The 1989 Ashes tour marked Steve Waugh's arrival as a Test batsman. Three and a half years after his debut, in his 27th Test, Waugh scored his maiden Test century - a series-defining, unbeaten 177 at Headingley. Sawle was the first person he thanked. His exact words: "Thanks for sticking by me and giving me the chances."

Sawle acknowledges what many in Australia had been saying (and would keep saying until the end of the 1993 Ashes tour) - that his selection panel gave Waugh a longer chance than some. But he explains, "The others didn't have the all-round ability that Stephen had to maintain his place in the side as the balancing player, batting at six and bowling his overs."

Waugh would go on to change the balance of power in world cricket with his batting, and the way that Test and one-day cricket was played with his captaincy. As someone who helped give him that chance, how does that make Sawle feel? He replies modestly: "I should be thanking him for the dividends!" As for Waugh himself, he firmly believes that he and Australian cricket should be thanking Sawle. As he put it in his autobiography Out of My Comfort Zone:

It was a time that called for cool heads in the selection room. People with vision and intuition were needed and, thankfully for Australian cricket, Lawrie Sawle, a former Western Australian opening batsman of patience and perseverance, was in charge.

Post-Waugh, Sawle would go on to play a big role in the emergence of two other all-time greats.

All through the '80s, as the West Indies' four-pronged pace attacks ruled world cricket and some feared the extinction of spin, Sawle and his panel's belief in quality spin bowling - in particular, legspin - never wavered. Internally, at their selection meetings, they kept "crying out for legspin". Naturally they did not hesitate to pick - and, crucially, stick with - a 22-year-old Warne when he had barely established himself in Victoria's Shield XI. Sawle gives all the credit to a fellow selector, a Victorian who was one of Australia's better legspinners in the post-Benaud, pre-Warne era. "Jim Higgs and the Victorian people, they identified him first from their grade cricket and they were very excited about him."

The 1989 Ashes top six, handpicked and arranged by Sawle, remains the statistically best Australian batting line-up in England across eight Ashes tours

In November 1993, Sawle's panel picked 23-year-old Glenn McGrath to make his Test debut because "length is everything in bowling". Seventeen months later, with Taylor as captain, the Waugh twins leading the batting unit, and Warne and McGrath leading the bowling attack, Australia defeated West Indies in the Caribbean to end their 15-year reign as the undefeated Test champions of the world. That year Sawle retired as a national selector after 13 years of unstinting service, having ushered in the green and golden age that would last for another dozen years.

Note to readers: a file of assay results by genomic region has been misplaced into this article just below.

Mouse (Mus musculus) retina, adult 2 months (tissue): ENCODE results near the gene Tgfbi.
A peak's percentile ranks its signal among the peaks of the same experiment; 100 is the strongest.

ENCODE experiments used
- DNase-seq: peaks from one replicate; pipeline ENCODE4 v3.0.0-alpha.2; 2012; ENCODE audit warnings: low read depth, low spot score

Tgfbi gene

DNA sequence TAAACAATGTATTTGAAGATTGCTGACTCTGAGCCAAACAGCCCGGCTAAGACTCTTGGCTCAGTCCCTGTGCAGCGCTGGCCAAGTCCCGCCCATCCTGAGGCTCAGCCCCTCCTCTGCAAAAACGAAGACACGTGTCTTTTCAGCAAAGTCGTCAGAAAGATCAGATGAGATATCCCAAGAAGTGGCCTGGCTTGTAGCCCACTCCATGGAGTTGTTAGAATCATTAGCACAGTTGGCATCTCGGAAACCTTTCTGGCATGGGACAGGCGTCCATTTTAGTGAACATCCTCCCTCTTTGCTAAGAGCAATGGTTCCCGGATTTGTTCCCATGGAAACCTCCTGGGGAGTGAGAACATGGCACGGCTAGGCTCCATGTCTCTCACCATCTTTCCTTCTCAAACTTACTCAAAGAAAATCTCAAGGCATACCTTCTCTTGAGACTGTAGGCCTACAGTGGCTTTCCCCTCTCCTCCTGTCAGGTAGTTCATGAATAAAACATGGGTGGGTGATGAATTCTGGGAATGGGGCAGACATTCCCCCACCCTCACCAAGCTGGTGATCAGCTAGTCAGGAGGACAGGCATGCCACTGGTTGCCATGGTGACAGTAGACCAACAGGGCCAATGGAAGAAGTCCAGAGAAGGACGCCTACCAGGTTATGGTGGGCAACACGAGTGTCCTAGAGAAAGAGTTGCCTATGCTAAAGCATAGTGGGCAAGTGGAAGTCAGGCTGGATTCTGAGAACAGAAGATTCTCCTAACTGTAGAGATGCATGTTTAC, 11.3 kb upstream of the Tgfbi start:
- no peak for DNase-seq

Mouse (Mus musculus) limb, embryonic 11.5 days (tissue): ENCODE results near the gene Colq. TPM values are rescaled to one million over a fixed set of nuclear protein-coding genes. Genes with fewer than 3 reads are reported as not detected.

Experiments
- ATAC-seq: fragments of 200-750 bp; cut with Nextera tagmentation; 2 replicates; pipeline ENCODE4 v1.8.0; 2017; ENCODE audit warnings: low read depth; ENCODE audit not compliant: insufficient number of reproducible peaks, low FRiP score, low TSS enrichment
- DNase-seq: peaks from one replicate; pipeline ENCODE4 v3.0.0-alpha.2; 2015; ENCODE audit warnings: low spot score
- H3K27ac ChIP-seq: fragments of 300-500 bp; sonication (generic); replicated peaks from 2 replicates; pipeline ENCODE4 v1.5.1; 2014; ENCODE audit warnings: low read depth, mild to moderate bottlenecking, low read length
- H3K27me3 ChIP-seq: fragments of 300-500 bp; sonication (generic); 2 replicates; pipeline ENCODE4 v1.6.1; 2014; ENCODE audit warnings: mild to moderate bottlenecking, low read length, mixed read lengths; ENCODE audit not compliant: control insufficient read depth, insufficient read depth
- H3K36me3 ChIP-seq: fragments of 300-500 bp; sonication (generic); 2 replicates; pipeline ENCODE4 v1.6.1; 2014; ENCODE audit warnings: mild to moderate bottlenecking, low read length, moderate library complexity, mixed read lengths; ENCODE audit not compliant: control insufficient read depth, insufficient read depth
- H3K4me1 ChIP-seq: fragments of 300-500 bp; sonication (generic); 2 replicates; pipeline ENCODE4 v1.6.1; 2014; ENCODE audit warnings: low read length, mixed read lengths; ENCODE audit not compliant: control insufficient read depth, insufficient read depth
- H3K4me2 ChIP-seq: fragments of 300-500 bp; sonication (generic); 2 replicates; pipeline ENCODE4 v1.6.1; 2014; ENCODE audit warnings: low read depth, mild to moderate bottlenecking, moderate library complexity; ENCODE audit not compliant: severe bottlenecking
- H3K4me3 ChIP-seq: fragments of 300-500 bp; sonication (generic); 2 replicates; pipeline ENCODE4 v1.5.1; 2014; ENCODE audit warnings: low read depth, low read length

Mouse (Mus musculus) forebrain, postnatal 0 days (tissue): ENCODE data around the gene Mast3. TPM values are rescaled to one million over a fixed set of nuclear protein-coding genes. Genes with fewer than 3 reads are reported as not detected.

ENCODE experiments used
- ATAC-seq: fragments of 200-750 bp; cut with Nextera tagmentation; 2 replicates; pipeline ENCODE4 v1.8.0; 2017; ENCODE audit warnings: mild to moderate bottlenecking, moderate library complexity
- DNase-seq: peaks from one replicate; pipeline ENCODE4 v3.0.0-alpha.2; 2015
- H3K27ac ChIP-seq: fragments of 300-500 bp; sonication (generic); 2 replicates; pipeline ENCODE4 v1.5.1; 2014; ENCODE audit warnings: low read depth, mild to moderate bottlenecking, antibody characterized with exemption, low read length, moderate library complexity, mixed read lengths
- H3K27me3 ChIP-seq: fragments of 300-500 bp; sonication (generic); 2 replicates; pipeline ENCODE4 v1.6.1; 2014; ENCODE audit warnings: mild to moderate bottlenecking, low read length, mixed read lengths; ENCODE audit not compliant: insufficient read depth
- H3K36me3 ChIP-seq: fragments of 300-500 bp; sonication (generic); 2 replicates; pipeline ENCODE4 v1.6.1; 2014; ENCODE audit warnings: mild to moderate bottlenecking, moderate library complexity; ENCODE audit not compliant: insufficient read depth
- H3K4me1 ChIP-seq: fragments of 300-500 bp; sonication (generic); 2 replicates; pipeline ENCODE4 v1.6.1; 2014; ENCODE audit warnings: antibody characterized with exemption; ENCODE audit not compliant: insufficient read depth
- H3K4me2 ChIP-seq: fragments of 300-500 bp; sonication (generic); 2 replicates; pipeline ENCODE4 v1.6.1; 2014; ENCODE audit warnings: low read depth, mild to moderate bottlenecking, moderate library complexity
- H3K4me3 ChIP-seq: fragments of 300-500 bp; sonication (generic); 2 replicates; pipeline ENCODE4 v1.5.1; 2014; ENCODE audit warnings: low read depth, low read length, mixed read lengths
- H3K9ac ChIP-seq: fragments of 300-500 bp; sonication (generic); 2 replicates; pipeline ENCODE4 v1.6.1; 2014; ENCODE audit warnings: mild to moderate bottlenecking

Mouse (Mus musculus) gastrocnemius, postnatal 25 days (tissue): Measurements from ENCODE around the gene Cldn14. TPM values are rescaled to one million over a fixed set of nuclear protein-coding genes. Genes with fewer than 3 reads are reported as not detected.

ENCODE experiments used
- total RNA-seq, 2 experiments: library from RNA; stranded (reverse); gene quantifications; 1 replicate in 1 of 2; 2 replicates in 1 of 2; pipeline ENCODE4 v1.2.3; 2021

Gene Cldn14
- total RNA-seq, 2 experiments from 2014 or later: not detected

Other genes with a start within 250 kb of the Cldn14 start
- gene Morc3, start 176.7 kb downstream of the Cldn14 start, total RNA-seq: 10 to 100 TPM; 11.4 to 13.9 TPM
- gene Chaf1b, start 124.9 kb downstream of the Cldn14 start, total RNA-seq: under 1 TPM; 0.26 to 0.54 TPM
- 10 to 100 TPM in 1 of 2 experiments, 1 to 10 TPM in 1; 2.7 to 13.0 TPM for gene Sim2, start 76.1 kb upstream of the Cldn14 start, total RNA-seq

Two decades after his retirement as a national selector, Laurie Sawle's love for the game remains undimmed. His interests are walking, golfing and watching as much cricket as he can. He still goes to every Test and Shield game at the WACA. When the current chairman of the Australian selection panel, Rod Marsh, visits the WACA to watch Shield games, they sit together to take in the action.

Sawle remains a self-described "traditionalist", but he's no stick-in-the-mud. He watches the Big Bash from the comfort of his lounge and "enjoys it". His knowledge of current players is impeccable and he remains a firm believer in the Australian system. "I've always got faith in the Australian players because Shield cricket is a wonderful base," he says. "Those [players] that use it properly and are consistent and are given the opportunities can [enable us to] build up a good side again."

Just before I leave, I tell him that, as someone who grew up in the '90s and watched the wonderful Australian teams that he and his panel handpicked, it was a privilege and a thrill to chat with him.

"A pleasure", he replies gracefully, "I always enjoy talking about cricket!"

Then, for the first - and it's safe to say, only - time in my life, I get to experience what it was like being a young Steve Waugh. Laurie Sawle kindly pats me on my left shoulder and says, "Good on you".

SB Tang is an Australian writer. He blogs about cricket at A Straight Bat. @sb_tang